Our first trip to the Great Smoky Mountains National Park: Our review of the most visited national park in the United States!

 

Alum Cave Bluffs, the Great Smoky Mountains National Park, TN

John Muir:  “In every walk with nature, one receives far more than he seeks.”

Living on the East Coast of the United States, it’s hard not to be reminded of the Great Smoky Mountains.  It seems most people have visited the place, thanks to its close proximity to most big cities on the East Coast.  It is also the most popular and most visited national park in the US with over 12 million visitors in the calendar year 2022 alone.  

My in-laws have visited it, and so has one of my best childhood friends.  They talked about the mysterious, cloud filled mountains that look like smoke, and they talked about the vastness of the mountains.

My wife and I had talked many times about visiting the Great Smoky Mountains National Park, but we never got around to it until February of this year.  We were wrapping up our 2 1/2 months long cross country road trip going from North Carolina to Southern California, and we decided that this would be our last destination on our way back home, near Raleigh.  

On the morning of February 6, 2023, we left Gold Strike in Tunica, Mississippi for Gatlinburg, Tennessee.  The drive would take close to 8 hours (470 miles) via the ever popular I-40, which had been our go to highway during our epic cross country trip.

After crossing over to the state of Tennessee, we saw a highway advertisement for Buc-ee’s, practically a Texas institution and our recently discovered favorite gas station/convenience store, sized like a small supermarket!  We had to stop by to grab some delicious lunch, in the form of burritos and some much needed snacks and quick pick-me-ups in the form of caffeinated diet sodas for the road.  

After filling up our car in one of the many abundant gas pumps, we parked then walked inside.  As is the usual case, we heard the familiar “Welcome to Buc-ee’s” greeting which was awesome to hear these days, in light of what’s been happening since the pandemic.  Instead of the usual sullen employees at many retail establishments, Buc-ee’s employees are like a breath of fresh air!  You feel welcomed and you want to spend your hard earned money just by this friendly gesture.  Many retailers should follow suit…

We ate our delicious chicken fajita burrito (me) and vegetable fajita burrito (my wife) in the parking lot, savoring every bite.  Buc-ee’s burritos are better than many Mexican restaurants we’ve eaten in the past.  They’re a perfect blend of flavorful meats (or grilled veggies) with rice, beans, lettuce, queso, and salsa.  They are juicy, not bone dry, and filling, not skimpy on meats or vegetables.  Yummy!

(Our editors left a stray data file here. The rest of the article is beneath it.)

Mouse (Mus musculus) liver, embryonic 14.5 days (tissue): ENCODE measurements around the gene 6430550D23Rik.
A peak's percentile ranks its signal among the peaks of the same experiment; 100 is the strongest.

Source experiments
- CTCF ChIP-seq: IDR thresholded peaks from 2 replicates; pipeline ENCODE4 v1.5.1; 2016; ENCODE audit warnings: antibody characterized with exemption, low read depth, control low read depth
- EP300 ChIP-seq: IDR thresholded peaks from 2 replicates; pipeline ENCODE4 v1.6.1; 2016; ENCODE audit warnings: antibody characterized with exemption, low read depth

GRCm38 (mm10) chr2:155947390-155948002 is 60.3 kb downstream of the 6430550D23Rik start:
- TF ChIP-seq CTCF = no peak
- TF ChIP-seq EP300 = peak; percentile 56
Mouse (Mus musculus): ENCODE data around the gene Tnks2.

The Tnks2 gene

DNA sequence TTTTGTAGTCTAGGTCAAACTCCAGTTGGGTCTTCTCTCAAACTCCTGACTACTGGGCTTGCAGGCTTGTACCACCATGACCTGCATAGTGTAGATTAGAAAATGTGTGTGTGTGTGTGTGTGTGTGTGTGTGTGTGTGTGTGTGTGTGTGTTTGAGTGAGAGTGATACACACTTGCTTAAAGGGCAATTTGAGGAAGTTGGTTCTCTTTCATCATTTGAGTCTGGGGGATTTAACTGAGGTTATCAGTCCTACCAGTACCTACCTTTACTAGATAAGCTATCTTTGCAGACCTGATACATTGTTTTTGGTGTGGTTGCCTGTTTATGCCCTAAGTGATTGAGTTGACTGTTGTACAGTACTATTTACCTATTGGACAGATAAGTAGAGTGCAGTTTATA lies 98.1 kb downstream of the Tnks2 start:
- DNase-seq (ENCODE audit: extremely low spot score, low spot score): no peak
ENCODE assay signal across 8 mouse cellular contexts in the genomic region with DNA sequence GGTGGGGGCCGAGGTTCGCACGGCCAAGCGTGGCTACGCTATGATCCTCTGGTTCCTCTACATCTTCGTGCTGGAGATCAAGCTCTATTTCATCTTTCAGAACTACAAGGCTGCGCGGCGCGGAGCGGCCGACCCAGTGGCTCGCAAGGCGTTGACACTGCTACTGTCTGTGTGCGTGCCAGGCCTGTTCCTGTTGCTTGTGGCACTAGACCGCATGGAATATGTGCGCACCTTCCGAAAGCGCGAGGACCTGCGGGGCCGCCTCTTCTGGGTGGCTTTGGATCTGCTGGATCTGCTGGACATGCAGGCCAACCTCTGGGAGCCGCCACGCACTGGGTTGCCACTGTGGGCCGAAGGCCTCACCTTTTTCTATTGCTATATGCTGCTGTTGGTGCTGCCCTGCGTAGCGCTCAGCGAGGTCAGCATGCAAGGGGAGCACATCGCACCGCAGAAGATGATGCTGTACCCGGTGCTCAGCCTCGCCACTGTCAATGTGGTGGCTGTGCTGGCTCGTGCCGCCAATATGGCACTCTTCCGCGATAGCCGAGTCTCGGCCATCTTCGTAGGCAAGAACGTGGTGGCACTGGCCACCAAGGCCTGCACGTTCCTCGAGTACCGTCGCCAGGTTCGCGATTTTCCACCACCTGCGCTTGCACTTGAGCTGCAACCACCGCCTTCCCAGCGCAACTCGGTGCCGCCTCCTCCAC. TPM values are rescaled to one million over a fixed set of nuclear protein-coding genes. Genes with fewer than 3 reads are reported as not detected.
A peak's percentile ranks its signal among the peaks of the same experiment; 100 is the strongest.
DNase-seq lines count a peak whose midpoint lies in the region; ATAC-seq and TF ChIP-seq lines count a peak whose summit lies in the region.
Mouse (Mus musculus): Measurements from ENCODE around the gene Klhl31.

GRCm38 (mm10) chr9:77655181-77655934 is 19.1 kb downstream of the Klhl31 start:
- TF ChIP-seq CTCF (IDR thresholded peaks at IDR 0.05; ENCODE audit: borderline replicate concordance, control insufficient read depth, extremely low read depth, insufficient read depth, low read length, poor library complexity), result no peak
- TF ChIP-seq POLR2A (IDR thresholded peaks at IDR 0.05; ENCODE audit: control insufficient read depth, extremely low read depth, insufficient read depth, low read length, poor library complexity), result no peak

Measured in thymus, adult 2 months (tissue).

After a hearty meal, we continued on I-40 heading east, then we cut south via TN-66 until we hit Pigeon Forge, then Gatlinburg.  Along TN-66, we started seeing the distant Smoky Mountains in the distance.  

We passed through scenic little towns along the way with beautiful setting sun creating an awesome atmosphere.  After passing Pigeon Forge, a popular tourist destination in its own right, with tons of hotels, shops, restaurants, and attractions, we made it inside the city limit of Gatlinburg.

Our hotel, Quality Inn & Suites Gatlinburg, was about a 10 minute drive from the city limit, right on Highway 321.  We turned right when we saw the sign for the hotel, with Baymont Hotel immediately on our right.  

We checked in to the hotel, asking if we could get a high floor with nice views.  We did book a nicer room with a fireplace for $10 more per night compared to a regular room, and we got the view!

Room was nicely updated with a gas fireplace and it was an end unit with a wraparound balcony!  We felt lucky.  After settling in, we went outside to check out the nice balcony!

Our room, Quality Inn & Suites, Gatlinburg, TN


View from the balcony!



Views were more than what we had hoped for and it indeed was beautiful.  We were surrounded by mountains with views of the roller coaster right in front, the main thoroughfare, and the roaring river.  It was really soothing to hear the sound of rushing water, right below our balcony.  Awesome…

We sat outside sipping coffees and talking about our trip.  We couldn’t believe our 2 1/2 months long trip was coming to a close.  Wow, how time flies when you’re having fun…

After dinner, we went outside to the balcony yet again to check out the nighttime views, and it was awesome.  Roller coaster was lit up with Christmas lights, and we watched the roller coaster running late into February night, with riders screaming at times.  We also watched camera flash going off every few minutes for inevitable and ever present photos taken at the coaster’s final big drop.



Lucky for us, the roller coaster stopped operating at around 10 o’clock for us wearied travelers to get some sleep.  Before going to bed, we tested out the fireplace which was great.  We haven’t used one since our trip to Vermont back in 2019.  Cool…

We both got a good night’s sleep thanks to the soothing sound of roaring river creating a perfect white noise.  We were finally ready to experience the Great Smoky Mountains National Park!